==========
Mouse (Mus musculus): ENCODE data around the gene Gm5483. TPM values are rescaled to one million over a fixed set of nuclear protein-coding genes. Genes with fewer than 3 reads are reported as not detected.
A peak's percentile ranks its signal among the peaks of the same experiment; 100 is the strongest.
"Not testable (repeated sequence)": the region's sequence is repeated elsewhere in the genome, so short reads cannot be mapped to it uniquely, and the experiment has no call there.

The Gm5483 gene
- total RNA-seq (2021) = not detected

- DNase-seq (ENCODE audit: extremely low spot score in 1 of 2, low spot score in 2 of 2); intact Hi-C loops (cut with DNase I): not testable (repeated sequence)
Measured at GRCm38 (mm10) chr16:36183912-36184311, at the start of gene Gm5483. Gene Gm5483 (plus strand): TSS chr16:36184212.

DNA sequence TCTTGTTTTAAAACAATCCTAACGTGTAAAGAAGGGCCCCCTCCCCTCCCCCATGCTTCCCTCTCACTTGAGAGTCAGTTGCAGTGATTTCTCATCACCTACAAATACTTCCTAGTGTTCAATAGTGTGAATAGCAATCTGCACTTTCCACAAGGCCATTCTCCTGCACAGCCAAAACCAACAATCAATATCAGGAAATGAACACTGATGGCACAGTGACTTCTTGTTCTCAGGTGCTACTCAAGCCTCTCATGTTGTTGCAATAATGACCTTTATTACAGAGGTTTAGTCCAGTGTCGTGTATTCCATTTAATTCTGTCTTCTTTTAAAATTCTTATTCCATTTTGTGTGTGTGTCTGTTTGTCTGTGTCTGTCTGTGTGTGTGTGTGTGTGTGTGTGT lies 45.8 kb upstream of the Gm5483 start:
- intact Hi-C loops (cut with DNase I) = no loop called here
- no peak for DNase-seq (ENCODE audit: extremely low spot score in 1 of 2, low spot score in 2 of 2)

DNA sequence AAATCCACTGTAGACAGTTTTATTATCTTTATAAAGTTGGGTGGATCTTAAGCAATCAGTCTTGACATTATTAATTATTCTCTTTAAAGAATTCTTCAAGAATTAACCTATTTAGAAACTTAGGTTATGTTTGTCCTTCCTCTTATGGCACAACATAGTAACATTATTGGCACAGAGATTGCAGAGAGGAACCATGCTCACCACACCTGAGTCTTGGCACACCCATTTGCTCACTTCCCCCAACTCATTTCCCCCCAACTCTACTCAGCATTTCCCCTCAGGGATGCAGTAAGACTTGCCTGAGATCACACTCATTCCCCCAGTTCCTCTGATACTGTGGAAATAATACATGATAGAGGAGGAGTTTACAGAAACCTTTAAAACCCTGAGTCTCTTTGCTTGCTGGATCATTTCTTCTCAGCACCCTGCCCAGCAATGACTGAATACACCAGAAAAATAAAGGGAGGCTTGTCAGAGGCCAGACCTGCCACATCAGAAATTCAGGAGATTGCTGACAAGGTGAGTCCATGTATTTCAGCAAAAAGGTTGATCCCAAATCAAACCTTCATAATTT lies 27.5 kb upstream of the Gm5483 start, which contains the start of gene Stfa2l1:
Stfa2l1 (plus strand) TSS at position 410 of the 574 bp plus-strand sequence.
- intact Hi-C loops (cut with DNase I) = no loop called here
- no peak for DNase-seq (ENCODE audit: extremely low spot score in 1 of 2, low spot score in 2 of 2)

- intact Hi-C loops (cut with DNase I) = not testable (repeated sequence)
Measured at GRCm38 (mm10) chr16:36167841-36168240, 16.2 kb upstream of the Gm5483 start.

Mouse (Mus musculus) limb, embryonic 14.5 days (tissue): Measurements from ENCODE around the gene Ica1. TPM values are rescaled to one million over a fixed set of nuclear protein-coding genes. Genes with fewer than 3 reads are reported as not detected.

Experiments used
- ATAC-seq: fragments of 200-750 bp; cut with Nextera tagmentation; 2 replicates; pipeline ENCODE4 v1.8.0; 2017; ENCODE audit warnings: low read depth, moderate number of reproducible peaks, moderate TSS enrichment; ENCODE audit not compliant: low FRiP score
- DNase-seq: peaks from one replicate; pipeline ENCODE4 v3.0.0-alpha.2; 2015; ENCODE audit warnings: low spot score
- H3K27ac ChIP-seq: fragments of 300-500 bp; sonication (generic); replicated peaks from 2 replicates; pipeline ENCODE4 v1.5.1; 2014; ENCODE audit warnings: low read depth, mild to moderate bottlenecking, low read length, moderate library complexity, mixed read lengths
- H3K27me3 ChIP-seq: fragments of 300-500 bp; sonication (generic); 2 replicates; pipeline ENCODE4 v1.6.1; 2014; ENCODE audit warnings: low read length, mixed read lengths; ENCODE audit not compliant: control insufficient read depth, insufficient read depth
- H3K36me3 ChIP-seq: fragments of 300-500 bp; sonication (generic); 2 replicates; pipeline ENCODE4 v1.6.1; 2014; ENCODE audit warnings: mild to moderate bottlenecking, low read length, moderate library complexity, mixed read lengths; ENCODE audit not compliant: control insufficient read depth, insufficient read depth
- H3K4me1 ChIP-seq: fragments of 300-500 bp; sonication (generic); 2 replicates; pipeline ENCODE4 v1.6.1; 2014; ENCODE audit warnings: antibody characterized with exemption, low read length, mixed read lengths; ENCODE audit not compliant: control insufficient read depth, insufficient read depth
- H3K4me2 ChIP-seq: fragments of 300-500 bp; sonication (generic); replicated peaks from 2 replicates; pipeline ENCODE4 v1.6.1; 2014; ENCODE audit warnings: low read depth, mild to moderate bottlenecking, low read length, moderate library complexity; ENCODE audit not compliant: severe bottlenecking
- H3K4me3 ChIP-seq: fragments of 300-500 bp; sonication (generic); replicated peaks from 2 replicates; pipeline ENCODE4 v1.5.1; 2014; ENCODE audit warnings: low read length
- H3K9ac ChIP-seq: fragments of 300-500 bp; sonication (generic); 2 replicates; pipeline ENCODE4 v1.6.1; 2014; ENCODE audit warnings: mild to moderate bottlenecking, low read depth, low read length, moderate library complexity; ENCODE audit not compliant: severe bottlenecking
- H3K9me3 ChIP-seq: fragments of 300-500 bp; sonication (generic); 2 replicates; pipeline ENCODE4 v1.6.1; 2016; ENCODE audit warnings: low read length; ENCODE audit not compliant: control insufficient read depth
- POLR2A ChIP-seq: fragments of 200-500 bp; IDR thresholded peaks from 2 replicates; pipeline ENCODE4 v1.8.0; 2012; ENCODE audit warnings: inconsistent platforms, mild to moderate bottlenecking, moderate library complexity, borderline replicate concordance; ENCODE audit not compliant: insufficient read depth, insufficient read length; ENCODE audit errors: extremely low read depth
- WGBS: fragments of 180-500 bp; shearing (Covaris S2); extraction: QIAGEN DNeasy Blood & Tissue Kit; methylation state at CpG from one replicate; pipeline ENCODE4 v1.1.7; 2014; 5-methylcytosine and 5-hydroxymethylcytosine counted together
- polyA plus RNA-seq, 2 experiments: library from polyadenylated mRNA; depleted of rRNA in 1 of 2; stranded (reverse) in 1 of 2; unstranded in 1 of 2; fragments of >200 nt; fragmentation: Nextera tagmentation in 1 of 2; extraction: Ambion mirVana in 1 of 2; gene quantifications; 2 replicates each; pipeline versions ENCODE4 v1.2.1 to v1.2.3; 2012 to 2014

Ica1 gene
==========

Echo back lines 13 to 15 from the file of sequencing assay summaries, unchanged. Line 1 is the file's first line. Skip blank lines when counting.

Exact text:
- intact Hi-C loops (cut with DNase I) = no loop called here
- no peak for DNase-seq (ENCODE audit: extremely low spot score in 1 of 2, low spot score in 2 of 2)

- intact Hi-C loops (cut with DNase I) = not testable (repeated sequence)